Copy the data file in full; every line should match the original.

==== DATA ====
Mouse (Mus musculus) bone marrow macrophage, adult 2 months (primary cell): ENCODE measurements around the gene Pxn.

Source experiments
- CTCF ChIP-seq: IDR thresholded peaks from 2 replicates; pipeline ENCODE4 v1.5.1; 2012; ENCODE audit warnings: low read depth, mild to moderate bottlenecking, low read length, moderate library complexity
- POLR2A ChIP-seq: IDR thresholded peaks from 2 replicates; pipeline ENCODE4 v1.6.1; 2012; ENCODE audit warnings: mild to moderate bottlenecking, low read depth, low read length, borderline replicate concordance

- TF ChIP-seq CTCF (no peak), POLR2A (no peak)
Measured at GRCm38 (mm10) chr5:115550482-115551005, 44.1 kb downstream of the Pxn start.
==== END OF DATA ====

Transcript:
Mouse (Mus musculus) bone marrow macrophage, adult 2 months (primary cell): ENCODE measurements around the gene Pxn.

Source experiments
- CTCF ChIP-seq: IDR thresholded peaks from 2 replicates; pipeline ENCODE4 v1.5.1; 2012; ENCODE audit warnings: low read depth, mild to moderate bottlenecking, low read length, moderate library complexity
- POLR2A ChIP-seq: IDR thresholded peaks from 2 replicates; pipeline ENCODE4 v1.6.1; 2012; ENCODE audit warnings: mild to moderate bottlenecking, low read depth, low read length, borderline replicate concordance

- TF ChIP-seq CTCF (no peak), POLR2A (no peak)
Measured at GRCm38 (mm10) chr5:115550482-115551005, 44.1 kb downstream of the Pxn start.